Amy looked back up at the sky, now completely fluorescent pink, the birds were calling Good Night to each other, a dog barked in the distance, and Leanne -- Leanne had one tear leaving the far corner of her crinkled right eye.
Now Amy was angry. She didn’t need this. She didn’t need anyone. She would go home and open a bottle of wine and turn on the television. Maybe there was a Law&Order marathon on. Fuck this woman. Her nostrils flared like a bull in a pen, but she was silent.
At home, Amy sliced open the pizza box and then leaned her belly against the porcelain sink, staring out at the ocean while the cheese and bread bubbled in the oven. The sea seemed to change color every few minutes, like it had its very own emotions, its own story, its own joy, its own pain.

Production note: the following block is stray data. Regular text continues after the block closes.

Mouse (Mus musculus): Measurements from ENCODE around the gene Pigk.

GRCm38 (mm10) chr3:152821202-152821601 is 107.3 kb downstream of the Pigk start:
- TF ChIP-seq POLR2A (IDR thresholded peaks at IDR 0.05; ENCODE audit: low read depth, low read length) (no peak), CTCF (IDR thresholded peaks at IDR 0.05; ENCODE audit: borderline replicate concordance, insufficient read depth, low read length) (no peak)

She hadn’t cried so much since she was a baby, but back then someone would stick a pacifier in her mouth and rock her. Now there was no one around to touch her at all. This is why, she thought, she took all those pills. To suppress the river of tears that was always pushing at the dam within her.
She reached out to the People magazine in front of her. Her hands shook as she picked it up. They had found a particularly dashing picture of James, a particularly pathetic picture of Amy and a particularly sexy picture of Cassandra. Even that name was sexy. It was like Egyptian-Sex-Priestess ...
She didn’t know much about intimacy, but she thought it had something to do with telling the person you loved the truth, despite the consequences. Somehow though, she understood why he did it, why he could tell a sea of strangers who lapped us his every word like gold, because that was safe. ...
When James was leaving her so easily, like a shirt he had grown tired of, an old friend from her early days at Rolling Stone had said, “I think, to be the kind of woman someone fights for, you have to be the kind of woman who fights for herself.”